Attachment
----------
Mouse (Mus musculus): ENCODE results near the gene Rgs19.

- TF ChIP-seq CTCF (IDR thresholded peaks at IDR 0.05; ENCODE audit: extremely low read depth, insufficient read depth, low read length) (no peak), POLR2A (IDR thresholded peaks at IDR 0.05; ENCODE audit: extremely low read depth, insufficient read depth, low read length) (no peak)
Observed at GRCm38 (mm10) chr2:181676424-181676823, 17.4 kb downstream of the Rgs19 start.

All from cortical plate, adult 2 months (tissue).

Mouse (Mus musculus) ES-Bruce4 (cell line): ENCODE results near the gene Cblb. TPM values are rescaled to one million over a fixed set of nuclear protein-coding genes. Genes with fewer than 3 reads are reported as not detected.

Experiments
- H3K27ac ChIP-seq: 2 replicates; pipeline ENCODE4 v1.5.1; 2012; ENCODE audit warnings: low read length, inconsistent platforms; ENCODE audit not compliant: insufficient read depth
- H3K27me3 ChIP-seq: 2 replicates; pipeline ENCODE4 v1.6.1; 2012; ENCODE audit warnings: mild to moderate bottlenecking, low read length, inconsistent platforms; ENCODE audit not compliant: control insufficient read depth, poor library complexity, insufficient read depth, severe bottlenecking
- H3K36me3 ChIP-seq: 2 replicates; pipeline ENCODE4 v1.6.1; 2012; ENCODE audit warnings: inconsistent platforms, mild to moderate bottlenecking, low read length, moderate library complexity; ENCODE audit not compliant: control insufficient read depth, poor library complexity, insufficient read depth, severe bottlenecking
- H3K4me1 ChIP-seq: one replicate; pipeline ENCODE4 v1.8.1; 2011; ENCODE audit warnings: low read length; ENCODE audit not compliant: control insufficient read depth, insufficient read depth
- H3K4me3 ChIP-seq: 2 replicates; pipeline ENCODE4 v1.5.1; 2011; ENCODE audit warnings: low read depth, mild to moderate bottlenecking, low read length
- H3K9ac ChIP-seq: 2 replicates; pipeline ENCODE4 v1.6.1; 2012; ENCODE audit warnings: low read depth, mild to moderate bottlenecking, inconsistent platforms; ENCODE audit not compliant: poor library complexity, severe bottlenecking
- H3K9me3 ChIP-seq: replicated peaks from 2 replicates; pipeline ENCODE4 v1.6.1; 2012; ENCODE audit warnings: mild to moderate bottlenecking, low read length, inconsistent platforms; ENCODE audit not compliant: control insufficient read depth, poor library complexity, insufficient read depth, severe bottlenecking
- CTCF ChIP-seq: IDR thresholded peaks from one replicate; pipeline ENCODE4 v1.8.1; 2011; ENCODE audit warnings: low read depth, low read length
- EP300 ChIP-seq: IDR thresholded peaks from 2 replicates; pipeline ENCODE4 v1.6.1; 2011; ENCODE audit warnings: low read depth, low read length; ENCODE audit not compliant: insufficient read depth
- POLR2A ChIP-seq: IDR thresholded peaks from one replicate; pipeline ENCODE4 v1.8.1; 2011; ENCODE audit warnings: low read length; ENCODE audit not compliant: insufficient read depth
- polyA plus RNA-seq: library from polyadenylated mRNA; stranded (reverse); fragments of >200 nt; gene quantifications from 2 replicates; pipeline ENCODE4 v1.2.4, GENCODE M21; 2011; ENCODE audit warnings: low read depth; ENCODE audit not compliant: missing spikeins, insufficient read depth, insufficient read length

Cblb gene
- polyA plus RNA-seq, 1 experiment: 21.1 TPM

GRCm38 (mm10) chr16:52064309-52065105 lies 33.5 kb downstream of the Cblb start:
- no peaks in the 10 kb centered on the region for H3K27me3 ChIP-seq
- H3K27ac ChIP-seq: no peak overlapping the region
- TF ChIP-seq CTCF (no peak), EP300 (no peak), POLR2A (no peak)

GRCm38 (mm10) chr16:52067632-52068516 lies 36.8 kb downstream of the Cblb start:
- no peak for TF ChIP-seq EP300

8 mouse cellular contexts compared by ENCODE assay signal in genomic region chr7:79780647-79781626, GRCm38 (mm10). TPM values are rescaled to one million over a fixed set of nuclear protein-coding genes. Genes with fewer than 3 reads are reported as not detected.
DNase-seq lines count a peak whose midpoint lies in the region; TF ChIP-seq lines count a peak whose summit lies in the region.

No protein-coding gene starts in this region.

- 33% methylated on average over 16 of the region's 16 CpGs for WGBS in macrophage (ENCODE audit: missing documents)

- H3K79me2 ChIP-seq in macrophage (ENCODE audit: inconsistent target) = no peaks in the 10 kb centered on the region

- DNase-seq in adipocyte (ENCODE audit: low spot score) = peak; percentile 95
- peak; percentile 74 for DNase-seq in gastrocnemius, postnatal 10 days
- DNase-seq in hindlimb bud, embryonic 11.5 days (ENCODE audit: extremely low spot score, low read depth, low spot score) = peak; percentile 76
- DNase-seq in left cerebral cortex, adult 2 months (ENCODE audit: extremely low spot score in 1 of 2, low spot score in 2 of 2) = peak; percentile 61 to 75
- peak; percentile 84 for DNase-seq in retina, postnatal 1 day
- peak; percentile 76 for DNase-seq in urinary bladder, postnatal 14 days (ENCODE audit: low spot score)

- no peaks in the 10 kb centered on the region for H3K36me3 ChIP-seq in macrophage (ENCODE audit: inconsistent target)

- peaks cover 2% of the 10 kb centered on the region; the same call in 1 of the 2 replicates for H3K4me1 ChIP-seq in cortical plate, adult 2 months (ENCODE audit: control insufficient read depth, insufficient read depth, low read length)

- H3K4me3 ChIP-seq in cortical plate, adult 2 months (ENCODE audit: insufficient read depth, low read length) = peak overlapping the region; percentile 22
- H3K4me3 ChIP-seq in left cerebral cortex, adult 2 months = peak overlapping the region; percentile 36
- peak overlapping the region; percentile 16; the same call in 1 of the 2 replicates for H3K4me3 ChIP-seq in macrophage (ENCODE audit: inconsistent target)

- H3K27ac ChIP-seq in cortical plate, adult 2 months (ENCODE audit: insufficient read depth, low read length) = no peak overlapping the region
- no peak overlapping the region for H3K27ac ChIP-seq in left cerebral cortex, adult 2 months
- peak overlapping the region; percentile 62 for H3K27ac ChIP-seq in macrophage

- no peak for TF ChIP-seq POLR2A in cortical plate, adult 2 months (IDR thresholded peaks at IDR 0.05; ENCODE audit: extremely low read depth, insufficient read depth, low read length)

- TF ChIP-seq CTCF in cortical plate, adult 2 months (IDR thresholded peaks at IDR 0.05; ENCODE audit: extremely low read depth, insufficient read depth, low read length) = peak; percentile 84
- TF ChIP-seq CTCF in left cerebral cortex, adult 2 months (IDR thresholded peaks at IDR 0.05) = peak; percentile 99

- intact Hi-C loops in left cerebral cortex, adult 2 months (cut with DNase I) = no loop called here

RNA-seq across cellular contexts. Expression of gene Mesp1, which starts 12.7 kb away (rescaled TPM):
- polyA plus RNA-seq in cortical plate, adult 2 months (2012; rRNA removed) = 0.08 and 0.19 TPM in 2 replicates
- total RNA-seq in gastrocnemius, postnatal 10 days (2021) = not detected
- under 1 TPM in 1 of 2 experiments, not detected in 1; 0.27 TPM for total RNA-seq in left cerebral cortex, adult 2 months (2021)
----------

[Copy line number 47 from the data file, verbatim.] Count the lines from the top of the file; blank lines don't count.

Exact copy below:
- TF ChIP-seq CTCF in left cerebral cortex, adult 2 months (IDR thresholded peaks at IDR 0.05) = peak; percentile 99